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Gordon works best in the pre-dawn hours in her home office in downtown Philadelphia, surrounded by two bookcases of dictionaries, almanacs and other directories. Ideas come to her constantly, and she uses a computer to build the grids.

“She’ll spend hours and hours looking for the right word or the right phrase,” said her youngest son, Jim Lanard, 73.

Unpublished puzzles are piled on the window sill. Her funny themes include types of “choppers” (HELICOPTERS, GUILLOTINES, WISDOM TEETH) and different kinds of “removers” (FLY SWATTER, FLEA POWDER, ROACH SPRAY).

Gordon has had many puzzles rejected, too, acknowledging that some of her references are not modern enough. She recalled an argument with Times crossword editor Will Shortz over the words YAY and YEA: Gordon contends the former isn’t a word; Shortz disagrees and allows it in his puzzles.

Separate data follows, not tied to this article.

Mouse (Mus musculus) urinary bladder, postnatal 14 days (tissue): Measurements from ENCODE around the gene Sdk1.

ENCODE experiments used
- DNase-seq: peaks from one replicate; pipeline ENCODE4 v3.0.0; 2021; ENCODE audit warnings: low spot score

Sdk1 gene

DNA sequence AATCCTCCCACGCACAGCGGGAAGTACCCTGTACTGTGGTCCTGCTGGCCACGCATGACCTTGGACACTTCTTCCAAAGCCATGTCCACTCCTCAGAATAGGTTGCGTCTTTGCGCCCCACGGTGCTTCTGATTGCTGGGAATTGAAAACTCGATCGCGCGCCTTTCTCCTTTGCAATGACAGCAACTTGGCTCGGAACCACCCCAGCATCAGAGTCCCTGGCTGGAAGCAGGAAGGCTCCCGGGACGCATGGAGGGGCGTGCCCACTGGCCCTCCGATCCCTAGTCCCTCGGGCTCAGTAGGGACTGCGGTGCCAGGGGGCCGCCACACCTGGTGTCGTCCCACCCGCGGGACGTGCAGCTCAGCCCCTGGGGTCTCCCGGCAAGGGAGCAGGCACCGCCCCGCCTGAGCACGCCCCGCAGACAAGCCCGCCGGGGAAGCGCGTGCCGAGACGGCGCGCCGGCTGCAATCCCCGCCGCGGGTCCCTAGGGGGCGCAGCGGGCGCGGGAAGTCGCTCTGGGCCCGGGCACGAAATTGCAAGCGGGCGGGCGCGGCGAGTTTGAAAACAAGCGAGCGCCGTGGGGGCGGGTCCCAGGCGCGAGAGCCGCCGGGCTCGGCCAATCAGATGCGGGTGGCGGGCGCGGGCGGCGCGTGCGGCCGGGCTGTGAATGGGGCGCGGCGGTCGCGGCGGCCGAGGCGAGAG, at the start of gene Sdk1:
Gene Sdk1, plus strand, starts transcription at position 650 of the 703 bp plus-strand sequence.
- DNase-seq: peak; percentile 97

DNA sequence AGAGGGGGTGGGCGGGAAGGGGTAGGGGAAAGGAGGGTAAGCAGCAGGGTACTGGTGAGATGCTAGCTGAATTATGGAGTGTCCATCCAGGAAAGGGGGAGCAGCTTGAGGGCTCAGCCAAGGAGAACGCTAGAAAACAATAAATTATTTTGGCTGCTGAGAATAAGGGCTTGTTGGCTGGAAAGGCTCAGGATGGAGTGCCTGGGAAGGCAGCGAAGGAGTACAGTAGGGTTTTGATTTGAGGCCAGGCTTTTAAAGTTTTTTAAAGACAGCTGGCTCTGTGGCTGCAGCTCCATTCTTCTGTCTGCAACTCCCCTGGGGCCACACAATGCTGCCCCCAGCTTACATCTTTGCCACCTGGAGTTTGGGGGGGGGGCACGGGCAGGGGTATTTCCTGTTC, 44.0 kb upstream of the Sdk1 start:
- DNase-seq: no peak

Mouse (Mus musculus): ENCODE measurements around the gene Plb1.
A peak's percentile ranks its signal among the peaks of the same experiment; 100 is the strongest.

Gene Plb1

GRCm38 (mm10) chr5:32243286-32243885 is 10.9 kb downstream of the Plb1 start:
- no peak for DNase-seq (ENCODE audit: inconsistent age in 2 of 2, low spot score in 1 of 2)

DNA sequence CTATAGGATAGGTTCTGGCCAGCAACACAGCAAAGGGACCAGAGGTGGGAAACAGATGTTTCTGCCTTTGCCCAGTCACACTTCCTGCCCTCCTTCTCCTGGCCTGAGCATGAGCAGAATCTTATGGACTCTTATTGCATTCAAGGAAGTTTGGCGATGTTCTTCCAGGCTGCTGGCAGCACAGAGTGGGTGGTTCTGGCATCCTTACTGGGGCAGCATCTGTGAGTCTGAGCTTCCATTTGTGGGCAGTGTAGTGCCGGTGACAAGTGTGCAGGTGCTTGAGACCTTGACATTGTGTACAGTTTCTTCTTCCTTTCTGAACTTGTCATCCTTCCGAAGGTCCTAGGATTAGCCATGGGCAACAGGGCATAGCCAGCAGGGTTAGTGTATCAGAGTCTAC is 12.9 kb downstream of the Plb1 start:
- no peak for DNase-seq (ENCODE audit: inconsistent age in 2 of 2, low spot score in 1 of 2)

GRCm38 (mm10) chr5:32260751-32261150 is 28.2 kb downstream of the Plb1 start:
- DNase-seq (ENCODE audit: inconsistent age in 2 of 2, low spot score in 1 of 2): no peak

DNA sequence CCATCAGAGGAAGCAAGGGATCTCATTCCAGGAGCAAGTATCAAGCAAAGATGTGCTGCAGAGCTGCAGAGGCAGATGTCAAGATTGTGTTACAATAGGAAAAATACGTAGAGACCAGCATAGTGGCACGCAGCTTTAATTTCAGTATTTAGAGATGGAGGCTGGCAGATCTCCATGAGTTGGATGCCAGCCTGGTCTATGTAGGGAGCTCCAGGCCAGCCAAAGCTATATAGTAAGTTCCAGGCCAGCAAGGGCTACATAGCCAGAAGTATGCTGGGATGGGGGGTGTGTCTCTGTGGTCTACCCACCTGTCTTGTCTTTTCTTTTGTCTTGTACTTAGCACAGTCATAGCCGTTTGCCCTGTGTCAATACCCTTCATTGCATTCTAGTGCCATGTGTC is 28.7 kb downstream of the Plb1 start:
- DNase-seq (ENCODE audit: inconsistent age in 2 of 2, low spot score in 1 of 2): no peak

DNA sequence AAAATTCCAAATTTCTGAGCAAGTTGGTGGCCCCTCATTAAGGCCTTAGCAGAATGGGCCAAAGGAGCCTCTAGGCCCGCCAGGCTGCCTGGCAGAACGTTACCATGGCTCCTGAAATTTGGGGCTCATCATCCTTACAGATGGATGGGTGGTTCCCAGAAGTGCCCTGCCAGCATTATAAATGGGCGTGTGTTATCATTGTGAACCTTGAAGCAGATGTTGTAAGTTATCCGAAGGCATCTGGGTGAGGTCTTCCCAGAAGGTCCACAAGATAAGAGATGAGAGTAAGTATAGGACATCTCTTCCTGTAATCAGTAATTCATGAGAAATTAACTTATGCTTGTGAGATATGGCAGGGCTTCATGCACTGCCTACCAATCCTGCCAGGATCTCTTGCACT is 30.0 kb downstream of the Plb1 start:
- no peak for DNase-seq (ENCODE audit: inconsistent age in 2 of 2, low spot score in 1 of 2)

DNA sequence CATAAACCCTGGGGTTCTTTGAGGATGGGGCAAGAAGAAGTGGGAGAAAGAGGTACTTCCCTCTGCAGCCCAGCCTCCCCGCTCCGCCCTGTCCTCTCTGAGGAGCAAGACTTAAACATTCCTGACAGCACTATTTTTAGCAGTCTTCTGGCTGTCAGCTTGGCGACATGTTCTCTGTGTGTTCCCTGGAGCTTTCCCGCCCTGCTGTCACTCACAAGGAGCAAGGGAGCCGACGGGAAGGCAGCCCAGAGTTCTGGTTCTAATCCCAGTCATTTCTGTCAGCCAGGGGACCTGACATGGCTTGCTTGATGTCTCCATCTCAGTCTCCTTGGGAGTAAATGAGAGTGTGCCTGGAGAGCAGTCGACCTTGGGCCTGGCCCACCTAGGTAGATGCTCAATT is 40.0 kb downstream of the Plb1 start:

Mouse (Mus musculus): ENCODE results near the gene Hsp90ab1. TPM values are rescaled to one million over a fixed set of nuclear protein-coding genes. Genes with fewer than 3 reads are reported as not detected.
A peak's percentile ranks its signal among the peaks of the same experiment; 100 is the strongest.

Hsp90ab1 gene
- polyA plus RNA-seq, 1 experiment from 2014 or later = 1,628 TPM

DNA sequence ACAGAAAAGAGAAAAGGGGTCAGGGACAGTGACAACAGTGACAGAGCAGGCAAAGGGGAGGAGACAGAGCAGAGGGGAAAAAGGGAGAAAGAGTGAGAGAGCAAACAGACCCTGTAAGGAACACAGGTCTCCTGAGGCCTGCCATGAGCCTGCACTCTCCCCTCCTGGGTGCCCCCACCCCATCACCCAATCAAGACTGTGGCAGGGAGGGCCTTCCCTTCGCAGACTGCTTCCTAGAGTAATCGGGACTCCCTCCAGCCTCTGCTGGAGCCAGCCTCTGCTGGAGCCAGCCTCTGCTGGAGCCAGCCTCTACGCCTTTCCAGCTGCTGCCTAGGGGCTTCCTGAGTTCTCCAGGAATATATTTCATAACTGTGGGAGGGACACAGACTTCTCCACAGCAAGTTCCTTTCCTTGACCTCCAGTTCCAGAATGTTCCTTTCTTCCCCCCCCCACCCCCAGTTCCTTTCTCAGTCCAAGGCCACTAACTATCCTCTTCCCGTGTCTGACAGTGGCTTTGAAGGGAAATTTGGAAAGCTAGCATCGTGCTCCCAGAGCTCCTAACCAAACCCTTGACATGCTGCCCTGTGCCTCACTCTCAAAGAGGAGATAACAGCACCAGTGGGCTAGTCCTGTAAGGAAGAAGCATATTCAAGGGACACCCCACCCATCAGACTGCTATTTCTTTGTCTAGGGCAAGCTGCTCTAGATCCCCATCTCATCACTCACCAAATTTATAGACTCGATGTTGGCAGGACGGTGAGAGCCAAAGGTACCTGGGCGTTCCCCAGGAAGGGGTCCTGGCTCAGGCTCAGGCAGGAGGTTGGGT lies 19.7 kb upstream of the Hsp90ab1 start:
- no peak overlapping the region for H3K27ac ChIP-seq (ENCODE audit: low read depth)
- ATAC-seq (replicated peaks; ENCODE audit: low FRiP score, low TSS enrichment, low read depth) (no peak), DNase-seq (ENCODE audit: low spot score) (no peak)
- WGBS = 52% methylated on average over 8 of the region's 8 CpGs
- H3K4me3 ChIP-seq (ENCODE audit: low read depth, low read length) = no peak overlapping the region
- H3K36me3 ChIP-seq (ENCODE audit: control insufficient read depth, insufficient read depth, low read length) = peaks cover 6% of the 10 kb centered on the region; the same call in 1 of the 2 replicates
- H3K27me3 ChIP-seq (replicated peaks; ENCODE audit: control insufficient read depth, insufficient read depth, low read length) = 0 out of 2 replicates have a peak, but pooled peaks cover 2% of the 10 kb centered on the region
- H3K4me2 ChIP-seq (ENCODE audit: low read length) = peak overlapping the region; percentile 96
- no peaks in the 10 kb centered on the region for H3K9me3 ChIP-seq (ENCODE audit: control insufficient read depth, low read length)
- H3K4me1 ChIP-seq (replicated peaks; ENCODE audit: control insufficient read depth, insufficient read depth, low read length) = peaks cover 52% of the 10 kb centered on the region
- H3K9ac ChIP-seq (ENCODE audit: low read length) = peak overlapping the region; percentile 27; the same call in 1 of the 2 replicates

“She is a pistol,” said Shortz, who has known her for years. “I think of her as a classy lady who also can be very down to earth.”

Shortz was among dozens of well-wishers who attended Gordon’s birthday party in Philadelphia on Sunday.

Though the joy of the celebration was tempered by the recent death of her eldest son, Gordon looked radiant as she greeted guests and blew out the single candle on her large cake. Lanard then led a toast.

“Already the wheels are turning,” he joked about his mother’s word-centric mind. “What are eight definitions that rhyme with ‘birthday’?”

Surely Gordon has that puzzled out by now.


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